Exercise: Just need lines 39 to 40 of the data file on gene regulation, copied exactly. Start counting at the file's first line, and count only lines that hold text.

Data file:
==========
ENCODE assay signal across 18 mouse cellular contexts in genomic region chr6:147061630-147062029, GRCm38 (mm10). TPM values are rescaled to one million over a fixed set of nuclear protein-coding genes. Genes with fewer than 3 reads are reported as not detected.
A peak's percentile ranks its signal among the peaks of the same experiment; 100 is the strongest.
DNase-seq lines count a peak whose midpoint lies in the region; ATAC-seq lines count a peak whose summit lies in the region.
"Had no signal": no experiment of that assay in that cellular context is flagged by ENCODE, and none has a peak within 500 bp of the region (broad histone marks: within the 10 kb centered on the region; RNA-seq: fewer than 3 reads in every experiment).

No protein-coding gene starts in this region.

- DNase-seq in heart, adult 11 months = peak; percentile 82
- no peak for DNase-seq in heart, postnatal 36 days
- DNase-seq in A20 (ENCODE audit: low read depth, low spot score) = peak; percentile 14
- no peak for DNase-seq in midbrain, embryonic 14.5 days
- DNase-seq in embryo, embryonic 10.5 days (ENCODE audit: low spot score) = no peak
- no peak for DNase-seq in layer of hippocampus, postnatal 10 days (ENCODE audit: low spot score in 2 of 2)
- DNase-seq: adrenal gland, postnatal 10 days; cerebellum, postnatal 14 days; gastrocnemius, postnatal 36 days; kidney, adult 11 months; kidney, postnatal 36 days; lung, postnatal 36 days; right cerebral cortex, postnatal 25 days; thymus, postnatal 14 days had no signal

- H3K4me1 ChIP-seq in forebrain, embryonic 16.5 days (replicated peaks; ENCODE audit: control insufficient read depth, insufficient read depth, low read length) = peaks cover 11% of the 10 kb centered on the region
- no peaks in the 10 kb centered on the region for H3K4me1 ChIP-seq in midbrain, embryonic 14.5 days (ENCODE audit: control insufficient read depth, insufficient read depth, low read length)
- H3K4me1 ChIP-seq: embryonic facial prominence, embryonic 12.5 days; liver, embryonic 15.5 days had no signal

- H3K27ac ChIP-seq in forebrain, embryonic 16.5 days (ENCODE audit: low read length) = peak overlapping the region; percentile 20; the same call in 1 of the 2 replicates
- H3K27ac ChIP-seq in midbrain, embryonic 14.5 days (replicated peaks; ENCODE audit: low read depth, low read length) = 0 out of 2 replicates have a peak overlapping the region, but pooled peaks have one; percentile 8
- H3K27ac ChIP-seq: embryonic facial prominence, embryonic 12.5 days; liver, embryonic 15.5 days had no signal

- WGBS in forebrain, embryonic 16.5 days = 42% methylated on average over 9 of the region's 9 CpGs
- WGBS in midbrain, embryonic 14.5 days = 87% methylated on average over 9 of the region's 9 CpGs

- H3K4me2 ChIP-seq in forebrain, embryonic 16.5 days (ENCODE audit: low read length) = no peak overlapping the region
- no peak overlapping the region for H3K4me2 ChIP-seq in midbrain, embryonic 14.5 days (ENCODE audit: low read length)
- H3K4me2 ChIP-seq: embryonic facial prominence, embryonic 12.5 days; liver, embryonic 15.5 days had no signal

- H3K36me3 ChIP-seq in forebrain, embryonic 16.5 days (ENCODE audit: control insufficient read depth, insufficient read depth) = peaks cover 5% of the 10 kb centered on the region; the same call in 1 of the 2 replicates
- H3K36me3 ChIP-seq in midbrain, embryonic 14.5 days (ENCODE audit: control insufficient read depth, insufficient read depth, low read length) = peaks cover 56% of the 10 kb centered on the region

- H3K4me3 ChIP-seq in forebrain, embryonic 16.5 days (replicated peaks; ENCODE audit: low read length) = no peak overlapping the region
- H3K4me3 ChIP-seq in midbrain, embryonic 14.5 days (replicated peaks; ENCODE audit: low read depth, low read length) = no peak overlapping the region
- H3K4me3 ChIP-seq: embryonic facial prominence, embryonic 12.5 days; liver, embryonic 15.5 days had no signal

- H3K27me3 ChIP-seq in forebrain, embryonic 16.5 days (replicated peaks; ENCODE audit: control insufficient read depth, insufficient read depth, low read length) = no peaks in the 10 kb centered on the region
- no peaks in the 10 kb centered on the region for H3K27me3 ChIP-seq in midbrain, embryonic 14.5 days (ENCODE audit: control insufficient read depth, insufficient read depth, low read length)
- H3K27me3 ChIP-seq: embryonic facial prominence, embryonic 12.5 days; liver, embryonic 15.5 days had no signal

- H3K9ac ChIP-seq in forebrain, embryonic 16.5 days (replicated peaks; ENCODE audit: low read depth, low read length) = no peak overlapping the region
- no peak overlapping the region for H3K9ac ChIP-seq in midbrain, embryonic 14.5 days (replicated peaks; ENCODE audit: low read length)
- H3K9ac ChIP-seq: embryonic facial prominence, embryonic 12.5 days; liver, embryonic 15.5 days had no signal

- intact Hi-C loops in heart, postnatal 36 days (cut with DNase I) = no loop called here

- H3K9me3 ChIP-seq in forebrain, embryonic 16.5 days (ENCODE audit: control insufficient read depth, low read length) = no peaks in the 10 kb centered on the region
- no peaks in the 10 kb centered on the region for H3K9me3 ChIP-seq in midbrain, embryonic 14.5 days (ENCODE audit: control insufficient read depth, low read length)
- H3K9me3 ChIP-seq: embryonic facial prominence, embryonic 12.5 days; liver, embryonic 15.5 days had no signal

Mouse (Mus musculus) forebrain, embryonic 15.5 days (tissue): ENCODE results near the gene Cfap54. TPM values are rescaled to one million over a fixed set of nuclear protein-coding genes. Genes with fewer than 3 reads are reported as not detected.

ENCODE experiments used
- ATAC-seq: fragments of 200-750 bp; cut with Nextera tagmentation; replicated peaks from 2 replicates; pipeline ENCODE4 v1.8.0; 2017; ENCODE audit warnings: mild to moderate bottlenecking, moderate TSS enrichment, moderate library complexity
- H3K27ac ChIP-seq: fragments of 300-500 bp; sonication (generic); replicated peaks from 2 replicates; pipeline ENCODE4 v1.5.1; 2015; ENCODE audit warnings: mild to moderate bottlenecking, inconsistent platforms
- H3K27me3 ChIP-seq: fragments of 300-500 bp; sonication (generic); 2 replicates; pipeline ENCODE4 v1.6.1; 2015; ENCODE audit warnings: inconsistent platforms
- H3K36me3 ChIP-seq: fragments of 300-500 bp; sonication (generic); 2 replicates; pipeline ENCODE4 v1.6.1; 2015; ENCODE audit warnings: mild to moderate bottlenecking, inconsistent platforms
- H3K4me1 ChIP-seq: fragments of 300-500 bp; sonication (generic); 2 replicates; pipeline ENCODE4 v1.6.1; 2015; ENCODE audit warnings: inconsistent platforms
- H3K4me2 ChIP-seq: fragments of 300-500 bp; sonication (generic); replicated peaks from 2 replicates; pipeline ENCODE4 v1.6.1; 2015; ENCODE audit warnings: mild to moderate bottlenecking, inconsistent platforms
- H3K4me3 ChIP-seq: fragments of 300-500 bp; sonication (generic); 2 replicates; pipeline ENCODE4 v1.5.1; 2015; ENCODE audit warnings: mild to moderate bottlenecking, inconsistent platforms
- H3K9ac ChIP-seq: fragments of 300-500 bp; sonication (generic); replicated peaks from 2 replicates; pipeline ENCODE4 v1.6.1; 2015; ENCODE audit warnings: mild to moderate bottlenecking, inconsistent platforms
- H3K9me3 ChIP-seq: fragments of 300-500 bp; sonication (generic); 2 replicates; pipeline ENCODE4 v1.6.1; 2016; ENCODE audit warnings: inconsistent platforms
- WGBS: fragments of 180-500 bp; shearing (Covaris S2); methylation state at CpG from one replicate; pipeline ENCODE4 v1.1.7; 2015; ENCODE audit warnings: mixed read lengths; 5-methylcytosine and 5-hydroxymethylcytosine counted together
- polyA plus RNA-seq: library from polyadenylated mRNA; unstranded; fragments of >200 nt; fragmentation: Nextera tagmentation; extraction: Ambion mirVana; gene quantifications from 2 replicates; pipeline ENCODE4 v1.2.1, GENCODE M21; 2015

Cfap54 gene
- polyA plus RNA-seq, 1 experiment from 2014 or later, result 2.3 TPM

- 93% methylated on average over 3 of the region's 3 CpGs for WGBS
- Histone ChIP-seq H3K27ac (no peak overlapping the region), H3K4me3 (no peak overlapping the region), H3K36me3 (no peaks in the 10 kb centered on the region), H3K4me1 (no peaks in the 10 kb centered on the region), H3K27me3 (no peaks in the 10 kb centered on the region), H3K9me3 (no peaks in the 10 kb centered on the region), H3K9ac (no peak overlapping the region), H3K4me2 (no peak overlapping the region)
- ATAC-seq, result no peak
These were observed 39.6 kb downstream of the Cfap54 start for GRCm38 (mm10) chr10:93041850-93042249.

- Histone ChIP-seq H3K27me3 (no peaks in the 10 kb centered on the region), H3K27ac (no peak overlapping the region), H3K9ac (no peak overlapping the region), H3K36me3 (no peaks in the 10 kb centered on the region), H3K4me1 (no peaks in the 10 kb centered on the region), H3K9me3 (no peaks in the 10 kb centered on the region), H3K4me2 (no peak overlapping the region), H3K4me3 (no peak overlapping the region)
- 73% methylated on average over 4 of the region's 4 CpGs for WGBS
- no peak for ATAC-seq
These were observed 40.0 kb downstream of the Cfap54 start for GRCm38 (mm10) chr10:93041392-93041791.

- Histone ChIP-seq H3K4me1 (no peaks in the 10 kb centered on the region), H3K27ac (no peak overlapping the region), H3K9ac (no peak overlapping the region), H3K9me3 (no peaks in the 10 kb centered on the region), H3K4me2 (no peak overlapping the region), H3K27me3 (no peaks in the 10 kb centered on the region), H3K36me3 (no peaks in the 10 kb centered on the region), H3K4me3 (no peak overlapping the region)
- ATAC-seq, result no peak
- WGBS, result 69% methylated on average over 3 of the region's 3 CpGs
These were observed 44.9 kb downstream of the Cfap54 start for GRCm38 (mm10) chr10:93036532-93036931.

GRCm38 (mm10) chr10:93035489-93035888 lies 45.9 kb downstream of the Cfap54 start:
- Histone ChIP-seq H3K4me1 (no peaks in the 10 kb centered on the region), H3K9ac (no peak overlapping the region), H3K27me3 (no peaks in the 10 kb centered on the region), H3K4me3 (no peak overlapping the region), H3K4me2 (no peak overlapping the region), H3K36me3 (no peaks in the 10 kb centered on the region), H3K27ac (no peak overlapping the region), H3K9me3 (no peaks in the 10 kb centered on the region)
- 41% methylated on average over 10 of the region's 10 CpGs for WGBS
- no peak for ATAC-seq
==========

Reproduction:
Mouse (Mus musculus) forebrain, embryonic 15.5 days (tissue): ENCODE results near the gene Cfap54. TPM values are rescaled to one million over a fixed set of nuclear protein-coding genes. Genes with fewer than 3 reads are reported as not detected.

ENCODE experiments used